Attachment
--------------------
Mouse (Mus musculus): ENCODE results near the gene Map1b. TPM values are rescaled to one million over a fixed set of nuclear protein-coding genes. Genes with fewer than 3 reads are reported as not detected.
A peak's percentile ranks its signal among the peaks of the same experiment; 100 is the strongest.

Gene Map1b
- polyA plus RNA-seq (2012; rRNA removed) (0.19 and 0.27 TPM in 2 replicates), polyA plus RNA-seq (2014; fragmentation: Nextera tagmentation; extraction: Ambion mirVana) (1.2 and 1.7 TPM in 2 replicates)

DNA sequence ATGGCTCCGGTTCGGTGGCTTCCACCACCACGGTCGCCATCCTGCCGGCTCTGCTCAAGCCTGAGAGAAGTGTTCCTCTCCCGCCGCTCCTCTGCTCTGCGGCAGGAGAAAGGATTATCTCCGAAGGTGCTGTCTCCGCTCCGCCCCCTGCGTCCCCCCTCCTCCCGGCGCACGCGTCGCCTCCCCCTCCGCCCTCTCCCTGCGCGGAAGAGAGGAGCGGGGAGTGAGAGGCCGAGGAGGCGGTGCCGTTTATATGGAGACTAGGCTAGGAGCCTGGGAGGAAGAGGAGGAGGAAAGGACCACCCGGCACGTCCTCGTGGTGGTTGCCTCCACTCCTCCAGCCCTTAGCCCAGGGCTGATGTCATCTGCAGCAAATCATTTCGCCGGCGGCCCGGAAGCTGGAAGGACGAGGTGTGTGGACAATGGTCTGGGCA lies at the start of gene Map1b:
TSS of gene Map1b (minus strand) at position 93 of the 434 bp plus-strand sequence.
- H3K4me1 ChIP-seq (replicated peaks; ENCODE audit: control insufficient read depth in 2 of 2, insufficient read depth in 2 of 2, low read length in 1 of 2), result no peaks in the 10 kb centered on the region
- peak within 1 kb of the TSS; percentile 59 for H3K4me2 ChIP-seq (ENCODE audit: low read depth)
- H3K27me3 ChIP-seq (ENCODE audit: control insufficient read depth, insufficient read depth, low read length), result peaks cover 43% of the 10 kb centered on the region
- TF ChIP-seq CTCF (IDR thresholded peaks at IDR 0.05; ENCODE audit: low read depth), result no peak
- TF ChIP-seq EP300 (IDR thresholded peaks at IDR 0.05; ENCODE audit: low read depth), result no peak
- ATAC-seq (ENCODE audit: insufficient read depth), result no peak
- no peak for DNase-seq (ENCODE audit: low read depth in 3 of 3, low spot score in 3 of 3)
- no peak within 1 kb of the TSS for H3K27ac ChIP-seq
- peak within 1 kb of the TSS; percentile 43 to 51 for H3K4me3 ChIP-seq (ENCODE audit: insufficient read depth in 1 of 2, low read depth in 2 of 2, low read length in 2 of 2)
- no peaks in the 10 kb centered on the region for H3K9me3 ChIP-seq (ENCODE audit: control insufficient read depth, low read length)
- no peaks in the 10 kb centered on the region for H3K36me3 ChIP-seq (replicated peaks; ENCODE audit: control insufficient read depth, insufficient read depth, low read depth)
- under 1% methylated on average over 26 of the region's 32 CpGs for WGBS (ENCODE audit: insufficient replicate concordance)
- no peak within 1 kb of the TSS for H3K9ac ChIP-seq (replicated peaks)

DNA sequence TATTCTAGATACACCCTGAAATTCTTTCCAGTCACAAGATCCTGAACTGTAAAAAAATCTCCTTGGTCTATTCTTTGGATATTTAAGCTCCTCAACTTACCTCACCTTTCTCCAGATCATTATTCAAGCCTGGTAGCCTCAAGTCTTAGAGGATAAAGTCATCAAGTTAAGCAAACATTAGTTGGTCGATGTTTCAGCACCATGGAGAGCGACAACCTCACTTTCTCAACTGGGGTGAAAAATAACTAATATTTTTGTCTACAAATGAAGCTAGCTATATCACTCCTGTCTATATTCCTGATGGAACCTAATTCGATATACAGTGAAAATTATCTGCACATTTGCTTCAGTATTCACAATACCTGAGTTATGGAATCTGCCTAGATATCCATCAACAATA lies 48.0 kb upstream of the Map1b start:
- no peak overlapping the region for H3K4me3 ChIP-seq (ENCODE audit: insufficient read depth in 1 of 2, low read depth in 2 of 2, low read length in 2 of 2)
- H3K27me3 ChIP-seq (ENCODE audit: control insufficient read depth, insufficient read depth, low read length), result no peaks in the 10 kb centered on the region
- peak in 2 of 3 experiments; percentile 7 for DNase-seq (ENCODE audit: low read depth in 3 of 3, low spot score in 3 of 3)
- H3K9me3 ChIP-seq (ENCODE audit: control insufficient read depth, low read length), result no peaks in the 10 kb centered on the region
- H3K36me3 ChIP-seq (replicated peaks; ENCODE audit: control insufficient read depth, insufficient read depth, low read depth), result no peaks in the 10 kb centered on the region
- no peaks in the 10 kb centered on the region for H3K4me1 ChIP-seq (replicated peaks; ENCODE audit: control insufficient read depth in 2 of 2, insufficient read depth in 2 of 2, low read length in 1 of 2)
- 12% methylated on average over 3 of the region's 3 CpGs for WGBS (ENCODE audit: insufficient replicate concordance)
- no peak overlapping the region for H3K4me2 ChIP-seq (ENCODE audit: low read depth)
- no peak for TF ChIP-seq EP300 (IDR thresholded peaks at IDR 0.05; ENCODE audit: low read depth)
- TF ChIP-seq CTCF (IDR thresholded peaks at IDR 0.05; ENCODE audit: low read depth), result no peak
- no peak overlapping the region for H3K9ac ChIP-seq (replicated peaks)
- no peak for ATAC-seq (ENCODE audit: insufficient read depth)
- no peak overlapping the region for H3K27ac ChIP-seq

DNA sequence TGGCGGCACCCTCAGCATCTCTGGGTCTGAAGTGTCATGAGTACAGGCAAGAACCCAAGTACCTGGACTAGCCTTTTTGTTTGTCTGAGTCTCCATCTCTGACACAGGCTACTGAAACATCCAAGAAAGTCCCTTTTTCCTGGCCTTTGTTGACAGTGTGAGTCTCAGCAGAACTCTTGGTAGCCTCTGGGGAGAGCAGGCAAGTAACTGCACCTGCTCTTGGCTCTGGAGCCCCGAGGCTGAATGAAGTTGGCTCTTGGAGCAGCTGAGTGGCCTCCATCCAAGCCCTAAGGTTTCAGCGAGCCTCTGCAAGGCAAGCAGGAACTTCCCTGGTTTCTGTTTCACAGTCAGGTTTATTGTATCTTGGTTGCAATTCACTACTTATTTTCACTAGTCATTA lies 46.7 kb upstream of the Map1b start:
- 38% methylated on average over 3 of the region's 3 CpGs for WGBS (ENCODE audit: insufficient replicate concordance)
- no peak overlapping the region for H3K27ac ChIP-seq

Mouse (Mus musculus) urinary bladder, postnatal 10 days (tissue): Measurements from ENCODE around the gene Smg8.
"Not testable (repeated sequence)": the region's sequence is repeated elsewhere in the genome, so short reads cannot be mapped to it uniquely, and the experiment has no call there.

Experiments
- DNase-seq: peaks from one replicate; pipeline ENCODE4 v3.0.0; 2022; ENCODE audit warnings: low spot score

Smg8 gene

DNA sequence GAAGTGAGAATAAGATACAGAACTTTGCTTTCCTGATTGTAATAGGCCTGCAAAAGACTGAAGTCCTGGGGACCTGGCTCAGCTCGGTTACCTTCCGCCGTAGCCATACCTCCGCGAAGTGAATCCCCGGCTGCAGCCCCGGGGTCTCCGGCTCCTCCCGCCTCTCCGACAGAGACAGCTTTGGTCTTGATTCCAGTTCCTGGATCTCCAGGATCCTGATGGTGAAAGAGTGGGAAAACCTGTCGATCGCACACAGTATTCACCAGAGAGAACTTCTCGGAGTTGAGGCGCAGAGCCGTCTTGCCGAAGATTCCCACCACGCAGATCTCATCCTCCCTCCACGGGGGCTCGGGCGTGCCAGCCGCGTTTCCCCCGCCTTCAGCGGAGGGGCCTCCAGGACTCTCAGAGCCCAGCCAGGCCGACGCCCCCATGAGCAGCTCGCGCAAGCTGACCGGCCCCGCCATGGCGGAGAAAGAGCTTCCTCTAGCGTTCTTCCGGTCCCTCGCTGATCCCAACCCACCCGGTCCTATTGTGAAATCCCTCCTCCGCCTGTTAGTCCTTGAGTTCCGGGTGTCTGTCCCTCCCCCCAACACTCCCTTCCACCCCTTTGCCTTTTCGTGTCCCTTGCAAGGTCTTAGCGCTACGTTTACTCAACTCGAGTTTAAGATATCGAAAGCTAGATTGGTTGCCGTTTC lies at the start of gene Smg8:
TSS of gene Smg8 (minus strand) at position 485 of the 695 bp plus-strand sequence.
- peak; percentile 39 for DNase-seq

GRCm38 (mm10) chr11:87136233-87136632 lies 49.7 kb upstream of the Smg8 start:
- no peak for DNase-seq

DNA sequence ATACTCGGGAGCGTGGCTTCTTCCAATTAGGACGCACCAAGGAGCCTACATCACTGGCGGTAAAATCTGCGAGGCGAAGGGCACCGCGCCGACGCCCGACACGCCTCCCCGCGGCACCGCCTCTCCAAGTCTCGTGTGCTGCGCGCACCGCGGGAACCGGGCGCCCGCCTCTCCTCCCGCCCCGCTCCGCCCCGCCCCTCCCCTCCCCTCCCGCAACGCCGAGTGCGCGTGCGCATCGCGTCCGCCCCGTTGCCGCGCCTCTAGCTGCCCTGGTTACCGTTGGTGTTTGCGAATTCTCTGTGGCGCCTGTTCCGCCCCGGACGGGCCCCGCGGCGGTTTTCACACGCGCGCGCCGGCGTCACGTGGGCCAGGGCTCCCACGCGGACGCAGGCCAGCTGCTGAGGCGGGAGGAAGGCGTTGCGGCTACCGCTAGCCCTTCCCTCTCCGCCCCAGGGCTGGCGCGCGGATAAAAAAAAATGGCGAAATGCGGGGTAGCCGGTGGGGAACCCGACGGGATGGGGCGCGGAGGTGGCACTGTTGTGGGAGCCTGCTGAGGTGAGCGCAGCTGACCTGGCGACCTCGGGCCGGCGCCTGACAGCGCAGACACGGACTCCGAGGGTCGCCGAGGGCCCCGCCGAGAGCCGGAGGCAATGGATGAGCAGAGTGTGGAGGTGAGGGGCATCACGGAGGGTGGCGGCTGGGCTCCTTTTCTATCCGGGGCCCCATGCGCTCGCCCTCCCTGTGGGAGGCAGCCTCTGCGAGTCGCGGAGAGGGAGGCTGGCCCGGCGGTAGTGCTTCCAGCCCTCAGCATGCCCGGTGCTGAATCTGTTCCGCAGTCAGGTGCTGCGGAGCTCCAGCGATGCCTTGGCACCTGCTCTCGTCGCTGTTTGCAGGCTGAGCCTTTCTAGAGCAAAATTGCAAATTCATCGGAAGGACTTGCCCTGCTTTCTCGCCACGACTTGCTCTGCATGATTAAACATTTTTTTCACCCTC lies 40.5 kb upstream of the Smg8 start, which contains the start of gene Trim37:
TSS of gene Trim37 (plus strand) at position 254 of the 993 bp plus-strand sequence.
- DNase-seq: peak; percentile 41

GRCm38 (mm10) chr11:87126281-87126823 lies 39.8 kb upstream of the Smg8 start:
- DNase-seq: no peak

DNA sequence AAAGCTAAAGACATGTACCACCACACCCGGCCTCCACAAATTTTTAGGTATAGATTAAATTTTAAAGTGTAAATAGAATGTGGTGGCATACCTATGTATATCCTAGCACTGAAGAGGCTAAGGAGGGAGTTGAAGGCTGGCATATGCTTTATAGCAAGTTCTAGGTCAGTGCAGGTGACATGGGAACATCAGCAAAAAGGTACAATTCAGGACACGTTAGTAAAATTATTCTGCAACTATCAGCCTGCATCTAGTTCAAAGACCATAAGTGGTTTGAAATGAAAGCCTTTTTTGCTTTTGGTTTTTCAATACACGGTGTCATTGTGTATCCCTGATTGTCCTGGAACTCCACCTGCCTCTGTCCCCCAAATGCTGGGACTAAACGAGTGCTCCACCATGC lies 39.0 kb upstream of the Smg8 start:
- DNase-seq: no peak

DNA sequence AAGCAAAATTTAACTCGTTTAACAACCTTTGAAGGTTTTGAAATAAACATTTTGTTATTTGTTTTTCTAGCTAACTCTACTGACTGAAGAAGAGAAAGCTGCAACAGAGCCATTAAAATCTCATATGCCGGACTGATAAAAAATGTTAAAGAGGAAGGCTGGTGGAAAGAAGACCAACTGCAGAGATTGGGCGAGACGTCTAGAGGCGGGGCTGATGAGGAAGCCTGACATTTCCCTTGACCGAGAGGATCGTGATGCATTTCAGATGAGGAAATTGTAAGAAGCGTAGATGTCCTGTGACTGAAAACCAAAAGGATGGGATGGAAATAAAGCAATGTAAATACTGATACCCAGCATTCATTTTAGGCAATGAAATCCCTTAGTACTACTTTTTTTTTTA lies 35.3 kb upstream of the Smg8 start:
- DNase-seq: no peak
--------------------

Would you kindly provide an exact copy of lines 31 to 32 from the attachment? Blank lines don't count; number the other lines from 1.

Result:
- no peak overlapping the region for H3K9ac ChIP-seq (replicated peaks)
- no peak for ATAC-seq (ENCODE audit: insufficient read depth)